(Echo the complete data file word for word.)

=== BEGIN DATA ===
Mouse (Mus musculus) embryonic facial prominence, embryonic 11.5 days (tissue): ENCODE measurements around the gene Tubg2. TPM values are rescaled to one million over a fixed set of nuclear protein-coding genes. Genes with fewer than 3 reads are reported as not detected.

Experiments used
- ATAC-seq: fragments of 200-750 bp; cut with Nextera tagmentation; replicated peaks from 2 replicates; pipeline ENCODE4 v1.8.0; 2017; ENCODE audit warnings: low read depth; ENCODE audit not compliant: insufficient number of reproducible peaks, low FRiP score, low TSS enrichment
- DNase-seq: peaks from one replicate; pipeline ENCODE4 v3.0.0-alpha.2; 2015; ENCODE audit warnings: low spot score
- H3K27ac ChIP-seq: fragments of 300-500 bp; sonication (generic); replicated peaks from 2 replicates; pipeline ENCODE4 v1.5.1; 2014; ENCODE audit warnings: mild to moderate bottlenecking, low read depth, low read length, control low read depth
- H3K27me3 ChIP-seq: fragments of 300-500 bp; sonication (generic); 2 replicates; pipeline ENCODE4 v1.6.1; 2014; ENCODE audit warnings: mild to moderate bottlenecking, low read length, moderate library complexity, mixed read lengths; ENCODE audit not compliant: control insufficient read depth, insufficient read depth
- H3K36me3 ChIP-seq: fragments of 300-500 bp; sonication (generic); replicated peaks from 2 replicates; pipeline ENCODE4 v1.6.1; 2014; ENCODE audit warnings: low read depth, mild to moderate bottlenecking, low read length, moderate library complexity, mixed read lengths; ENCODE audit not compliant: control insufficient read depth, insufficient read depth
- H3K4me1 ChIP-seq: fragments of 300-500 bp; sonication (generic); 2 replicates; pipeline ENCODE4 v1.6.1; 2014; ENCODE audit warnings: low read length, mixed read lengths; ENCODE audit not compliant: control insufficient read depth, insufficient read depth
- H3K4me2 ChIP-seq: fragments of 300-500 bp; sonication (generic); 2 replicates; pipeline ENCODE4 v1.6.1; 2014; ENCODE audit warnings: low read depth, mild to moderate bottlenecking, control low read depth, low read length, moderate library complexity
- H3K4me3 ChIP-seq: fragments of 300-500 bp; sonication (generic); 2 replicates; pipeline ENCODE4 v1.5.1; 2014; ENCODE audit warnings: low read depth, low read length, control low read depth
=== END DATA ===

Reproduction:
Mouse (Mus musculus) embryonic facial prominence, embryonic 11.5 days (tissue): ENCODE measurements around the gene Tubg2. TPM values are rescaled to one million over a fixed set of nuclear protein-coding genes. Genes with fewer than 3 reads are reported as not detected.

Experiments used
- ATAC-seq: fragments of 200-750 bp; cut with Nextera tagmentation; replicated peaks from 2 replicates; pipeline ENCODE4 v1.8.0; 2017; ENCODE audit warnings: low read depth; ENCODE audit not compliant: insufficient number of reproducible peaks, low FRiP score, low TSS enrichment
- DNase-seq: peaks from one replicate; pipeline ENCODE4 v3.0.0-alpha.2; 2015; ENCODE audit warnings: low spot score
- H3K27ac ChIP-seq: fragments of 300-500 bp; sonication (generic); replicated peaks from 2 replicates; pipeline ENCODE4 v1.5.1; 2014; ENCODE audit warnings: mild to moderate bottlenecking, low read depth, low read length, control low read depth
- H3K27me3 ChIP-seq: fragments of 300-500 bp; sonication (generic); 2 replicates; pipeline ENCODE4 v1.6.1; 2014; ENCODE audit warnings: mild to moderate bottlenecking, low read length, moderate library complexity, mixed read lengths; ENCODE audit not compliant: control insufficient read depth, insufficient read depth
- H3K36me3 ChIP-seq: fragments of 300-500 bp; sonication (generic); replicated peaks from 2 replicates; pipeline ENCODE4 v1.6.1; 2014; ENCODE audit warnings: low read depth, mild to moderate bottlenecking, low read length, moderate library complexity, mixed read lengths; ENCODE audit not compliant: control insufficient read depth, insufficient read depth
- H3K4me1 ChIP-seq: fragments of 300-500 bp; sonication (generic); 2 replicates; pipeline ENCODE4 v1.6.1; 2014; ENCODE audit warnings: low read length, mixed read lengths; ENCODE audit not compliant: control insufficient read depth, insufficient read depth
- H3K4me2 ChIP-seq: fragments of 300-500 bp; sonication (generic); 2 replicates; pipeline ENCODE4 v1.6.1; 2014; ENCODE audit warnings: low read depth, mild to moderate bottlenecking, control low read depth, low read length, moderate library complexity
- H3K4me3 ChIP-seq: fragments of 300-500 bp; sonication (generic); 2 replicates; pipeline ENCODE4 v1.5.1; 2014; ENCODE audit warnings: low read depth, low read length, control low read depth